In another case, a participant diagnosed with breast cancer at 29, took legal action. After being fired from her job as an administrative assistant after asking for reasonable accommodations, she filed a lawsuit. However, she settled in arbitration because she lacked the funds to proceed with the court case. She explained her situation.
Participant No. 12: It did go to arbitration and lawsuits were filed. Basically, I asked to be accommodated for my treatment. My doctors provided notes and everything, and they weren’t. At the time I worked in a title department. I was having to file the titles into very heavy drawers that, going through with this, I was having a hard time with it. I’m tired all the time, these drawers are really heavy. And my doc even signed a thing, do not have her pushing, lifting or anything over 10 pounds. They didn’t even follow it. So no matter what I did they didn’t. They ended up firing me. It was like an uphill battle. I tried going to HR. My boss, she wasn’t nice at all. You could not go to her about anything. So it was just a lot of that. They weren’t very accommodating and a lot was put on me and I’m like, OK, I’m done here. Once I got fired it’s like, OK, I’m hiring an attorney over the documents they gave me.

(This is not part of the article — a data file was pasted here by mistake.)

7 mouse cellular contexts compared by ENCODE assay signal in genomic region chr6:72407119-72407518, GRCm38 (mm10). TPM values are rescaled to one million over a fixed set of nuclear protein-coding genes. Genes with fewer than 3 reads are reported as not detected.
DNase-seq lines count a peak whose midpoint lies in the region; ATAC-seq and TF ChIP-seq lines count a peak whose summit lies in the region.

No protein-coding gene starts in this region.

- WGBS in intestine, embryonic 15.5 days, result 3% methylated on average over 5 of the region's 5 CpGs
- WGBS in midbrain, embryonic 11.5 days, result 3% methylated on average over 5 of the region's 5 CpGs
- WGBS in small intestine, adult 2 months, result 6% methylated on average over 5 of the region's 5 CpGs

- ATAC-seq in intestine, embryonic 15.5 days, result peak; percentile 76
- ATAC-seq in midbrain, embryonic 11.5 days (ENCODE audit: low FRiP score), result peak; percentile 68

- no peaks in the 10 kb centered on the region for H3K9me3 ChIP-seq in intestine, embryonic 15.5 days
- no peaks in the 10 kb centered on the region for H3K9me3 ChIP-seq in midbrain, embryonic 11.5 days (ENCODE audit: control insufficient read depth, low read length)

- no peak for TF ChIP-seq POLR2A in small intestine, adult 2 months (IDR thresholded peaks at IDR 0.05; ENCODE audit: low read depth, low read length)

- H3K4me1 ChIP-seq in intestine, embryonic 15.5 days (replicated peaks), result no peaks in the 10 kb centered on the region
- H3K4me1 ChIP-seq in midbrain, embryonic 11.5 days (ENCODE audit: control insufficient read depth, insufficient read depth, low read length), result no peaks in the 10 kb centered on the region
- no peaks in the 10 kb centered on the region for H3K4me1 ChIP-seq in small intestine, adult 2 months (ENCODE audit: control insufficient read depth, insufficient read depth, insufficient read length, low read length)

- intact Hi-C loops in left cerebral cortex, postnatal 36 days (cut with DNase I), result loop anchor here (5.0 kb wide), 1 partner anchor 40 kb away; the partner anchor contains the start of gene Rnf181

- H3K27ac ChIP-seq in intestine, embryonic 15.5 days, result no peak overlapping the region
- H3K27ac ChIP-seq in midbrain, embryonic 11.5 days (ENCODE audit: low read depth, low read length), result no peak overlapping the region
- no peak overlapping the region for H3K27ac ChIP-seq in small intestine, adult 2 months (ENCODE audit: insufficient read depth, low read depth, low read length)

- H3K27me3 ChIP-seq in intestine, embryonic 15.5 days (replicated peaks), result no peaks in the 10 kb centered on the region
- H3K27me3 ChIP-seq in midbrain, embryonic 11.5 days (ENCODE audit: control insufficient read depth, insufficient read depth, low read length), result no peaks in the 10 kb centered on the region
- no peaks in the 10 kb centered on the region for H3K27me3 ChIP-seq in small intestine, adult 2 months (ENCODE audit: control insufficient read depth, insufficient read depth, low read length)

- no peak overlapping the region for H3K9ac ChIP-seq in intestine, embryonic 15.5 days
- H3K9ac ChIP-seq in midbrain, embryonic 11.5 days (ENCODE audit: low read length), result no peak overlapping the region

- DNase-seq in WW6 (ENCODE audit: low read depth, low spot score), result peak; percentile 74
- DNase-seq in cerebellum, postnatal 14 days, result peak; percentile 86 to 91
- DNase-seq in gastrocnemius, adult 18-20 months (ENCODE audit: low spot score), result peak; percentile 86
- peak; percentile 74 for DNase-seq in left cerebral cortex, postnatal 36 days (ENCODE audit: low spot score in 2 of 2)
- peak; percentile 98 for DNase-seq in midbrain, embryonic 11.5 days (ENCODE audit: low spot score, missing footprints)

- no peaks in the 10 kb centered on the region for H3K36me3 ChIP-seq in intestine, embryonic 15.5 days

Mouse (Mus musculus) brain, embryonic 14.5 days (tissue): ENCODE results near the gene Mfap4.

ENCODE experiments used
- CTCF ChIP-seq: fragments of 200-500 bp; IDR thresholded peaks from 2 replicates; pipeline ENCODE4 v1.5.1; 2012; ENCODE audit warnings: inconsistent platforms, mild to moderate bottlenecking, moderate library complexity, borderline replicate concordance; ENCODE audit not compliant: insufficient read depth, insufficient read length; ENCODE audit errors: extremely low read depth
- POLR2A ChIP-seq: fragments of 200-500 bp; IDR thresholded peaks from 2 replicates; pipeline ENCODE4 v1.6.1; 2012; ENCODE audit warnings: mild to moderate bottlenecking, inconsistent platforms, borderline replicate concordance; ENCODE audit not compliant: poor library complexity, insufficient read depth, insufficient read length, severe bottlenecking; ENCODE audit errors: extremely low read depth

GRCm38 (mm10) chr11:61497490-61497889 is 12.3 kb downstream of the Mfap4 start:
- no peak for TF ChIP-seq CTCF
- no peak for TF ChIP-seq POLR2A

INTERVIEWER: What did the attorneys or others explain to you were your rights and that you have as an employee?
Participant No. 12: They had to accommodate me. That’s a part of the ADA act, they were supposed to accommodate me, which they didn’t do. That was something that they violated. But I only had so much money to go on legal stuff, that’s where everything was settled in arbitration. Yeah, they said a lot of my rights had been violated because of that. And it didn’t go to trial because [I didn’t have] the money.